"If I was a guitarist in a band who wrote songs but didn’t play drums, bass, keys or engineer anything else, then hell yeah I’d want someone to mix the record, but as someone who does literally everything myself and knows exactly how to get what I want from the tools I’m using, why give it to a mix engineer?”
Do you think homemade production has brought a lack of quality control?
“Overall, it’s way easier now to create something less variable in a digital program because you’re seeing the green line turn red. There were more disparate mixes in the early 2010s when all music was sounding weird for a while before people had become super-attuned to working in a DAW. But bad mixes have always existed in a certain form and it’s really subjective, too. You can listen to the first Three 6 Mafia cassette version of Mystic Stylez and say it sounds like shit, but to me that’s how it’s supposed to sound.”
What attracts you to recording through an almost extinct technology like cassette?
“The magic, because you’re literally transferring information with magnets. Obviously digital and wireless technology is magic as well, but the cassette embodies something that’s so in-between the prehistoric and futuristic - that magic of not knowing how the technology works and the shittiness of the ’80s and ’90s trapped in this media.
"For 20 years, no one was listening to music as it was supposed to sound, and to me that became an entire aesthetic. Growing up listening to cassettes, certain sounds became nostalgic - I’m not even talking about instruments but how specific frequencies would affect a cassette tape when recorded at certain volumes. The majority of things I try to replicate in my music revolve around how certain frequencies hit the device it’s being recorded into and what that communicates.”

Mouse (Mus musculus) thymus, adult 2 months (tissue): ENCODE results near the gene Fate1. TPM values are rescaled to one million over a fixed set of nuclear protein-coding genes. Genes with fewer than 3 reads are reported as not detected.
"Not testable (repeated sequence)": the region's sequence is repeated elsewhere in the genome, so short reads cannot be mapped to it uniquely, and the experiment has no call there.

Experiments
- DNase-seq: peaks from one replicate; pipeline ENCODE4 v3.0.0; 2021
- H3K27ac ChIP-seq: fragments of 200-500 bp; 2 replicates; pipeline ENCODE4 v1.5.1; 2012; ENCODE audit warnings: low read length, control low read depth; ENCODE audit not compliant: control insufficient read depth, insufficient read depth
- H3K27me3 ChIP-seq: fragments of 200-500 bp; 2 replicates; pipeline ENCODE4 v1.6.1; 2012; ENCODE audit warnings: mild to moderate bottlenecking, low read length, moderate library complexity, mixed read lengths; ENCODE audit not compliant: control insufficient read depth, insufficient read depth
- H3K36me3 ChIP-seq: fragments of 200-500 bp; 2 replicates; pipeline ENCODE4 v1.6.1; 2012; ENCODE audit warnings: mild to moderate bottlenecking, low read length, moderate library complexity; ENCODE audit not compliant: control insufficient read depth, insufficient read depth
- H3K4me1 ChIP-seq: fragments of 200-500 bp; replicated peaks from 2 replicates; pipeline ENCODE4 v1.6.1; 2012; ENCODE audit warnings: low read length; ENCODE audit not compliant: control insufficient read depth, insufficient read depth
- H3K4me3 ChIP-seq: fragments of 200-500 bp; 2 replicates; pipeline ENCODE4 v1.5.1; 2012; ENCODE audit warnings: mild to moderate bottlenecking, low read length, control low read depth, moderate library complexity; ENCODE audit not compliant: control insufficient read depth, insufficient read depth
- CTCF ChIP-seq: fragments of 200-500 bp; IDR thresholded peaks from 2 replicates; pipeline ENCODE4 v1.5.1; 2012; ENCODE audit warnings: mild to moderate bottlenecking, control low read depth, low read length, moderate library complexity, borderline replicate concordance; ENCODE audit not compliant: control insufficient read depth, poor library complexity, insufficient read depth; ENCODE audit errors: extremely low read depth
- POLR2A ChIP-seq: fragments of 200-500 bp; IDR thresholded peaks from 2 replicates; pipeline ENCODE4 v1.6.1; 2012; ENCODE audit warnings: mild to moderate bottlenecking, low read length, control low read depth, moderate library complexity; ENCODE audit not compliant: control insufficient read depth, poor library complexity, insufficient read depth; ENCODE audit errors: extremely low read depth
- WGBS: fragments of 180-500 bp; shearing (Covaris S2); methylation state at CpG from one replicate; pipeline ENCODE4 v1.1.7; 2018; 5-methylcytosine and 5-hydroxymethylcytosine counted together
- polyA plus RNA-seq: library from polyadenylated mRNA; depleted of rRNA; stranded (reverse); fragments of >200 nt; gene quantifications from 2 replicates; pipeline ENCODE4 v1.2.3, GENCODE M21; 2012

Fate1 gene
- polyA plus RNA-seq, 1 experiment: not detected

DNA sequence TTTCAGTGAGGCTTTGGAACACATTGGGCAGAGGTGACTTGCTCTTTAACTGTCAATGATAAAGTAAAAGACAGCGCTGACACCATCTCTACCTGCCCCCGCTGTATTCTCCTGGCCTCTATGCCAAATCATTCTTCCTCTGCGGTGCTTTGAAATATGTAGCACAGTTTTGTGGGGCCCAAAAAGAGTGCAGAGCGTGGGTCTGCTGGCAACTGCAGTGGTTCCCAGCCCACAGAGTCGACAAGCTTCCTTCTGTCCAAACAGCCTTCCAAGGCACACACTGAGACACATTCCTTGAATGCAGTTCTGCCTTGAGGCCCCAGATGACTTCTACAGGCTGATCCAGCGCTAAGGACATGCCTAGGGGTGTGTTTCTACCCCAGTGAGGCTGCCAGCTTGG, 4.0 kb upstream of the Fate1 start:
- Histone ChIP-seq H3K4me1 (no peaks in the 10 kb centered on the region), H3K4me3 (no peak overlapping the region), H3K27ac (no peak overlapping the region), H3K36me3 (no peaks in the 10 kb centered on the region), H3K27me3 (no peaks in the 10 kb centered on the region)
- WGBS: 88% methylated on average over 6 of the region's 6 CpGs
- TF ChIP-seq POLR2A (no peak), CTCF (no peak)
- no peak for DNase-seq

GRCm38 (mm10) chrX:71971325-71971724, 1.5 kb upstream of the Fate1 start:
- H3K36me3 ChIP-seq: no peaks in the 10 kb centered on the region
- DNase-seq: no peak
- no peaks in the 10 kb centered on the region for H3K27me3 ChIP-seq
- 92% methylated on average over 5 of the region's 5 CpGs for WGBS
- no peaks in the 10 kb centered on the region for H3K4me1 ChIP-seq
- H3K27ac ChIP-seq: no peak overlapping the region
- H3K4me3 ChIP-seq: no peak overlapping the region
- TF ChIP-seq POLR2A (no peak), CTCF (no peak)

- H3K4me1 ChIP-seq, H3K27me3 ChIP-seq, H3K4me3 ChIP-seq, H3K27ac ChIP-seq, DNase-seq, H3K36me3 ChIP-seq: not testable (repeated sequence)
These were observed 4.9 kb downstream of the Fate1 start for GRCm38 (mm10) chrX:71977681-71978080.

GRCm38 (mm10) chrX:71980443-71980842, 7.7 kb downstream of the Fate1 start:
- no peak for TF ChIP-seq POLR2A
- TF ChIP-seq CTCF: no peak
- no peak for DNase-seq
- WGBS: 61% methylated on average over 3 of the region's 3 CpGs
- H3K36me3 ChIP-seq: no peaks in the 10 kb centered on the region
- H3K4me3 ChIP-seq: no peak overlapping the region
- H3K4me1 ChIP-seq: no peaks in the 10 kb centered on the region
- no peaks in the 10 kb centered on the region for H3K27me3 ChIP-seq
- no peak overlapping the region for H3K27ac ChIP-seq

You’ve traditionally used distortion in your music. Does that go back to your shoegaze influences or is it all part of your lo-fi approach?
“Beyond shoegaze I grew up on hardcore rap, punk, psych rock and metal and loved all things that were anti, and distortion was a big part of that whether it’s distorted guitar, synth sounds, samples or how an E-mu SP-12 drum machine is recorded to tape.
"A lot of my distortion ideas come from tape rap, DJ Screw, DJ Paul or even early juke, where the drum machine distortion is a really specific thing that I’ve always been interested in.”
How far does that interest go back - ’90s industrial or even dark ’80s electronic music?
“I end up going back to the early ’80s a lot, even something as clichéd as Kate Bush. Her production is some of the most inspiring of all time. Aesthetically, that stuff’s the same as the Three 6 Mafia album, but my biggest direct and indirect influence has to be skateboarding. It was my passion, and not just being a skater in the LA community, but also the music - buying skate videos on VHS and pausing at the end to find out what that song was. That’s how I found 100% of the music that’s truly inspired me. It was full of classic late ’90s/early ’00s trip-hop, which was big within its scene but how was I going to find that stuff as a 10-year-old kid? When I heard Amon Tobin’s Four Ton Mantis for the first time it fucked my head up big time, and Number Song by DJ Shadow.”
Your new EP Heaven Inc. seems quite different from your previous releases…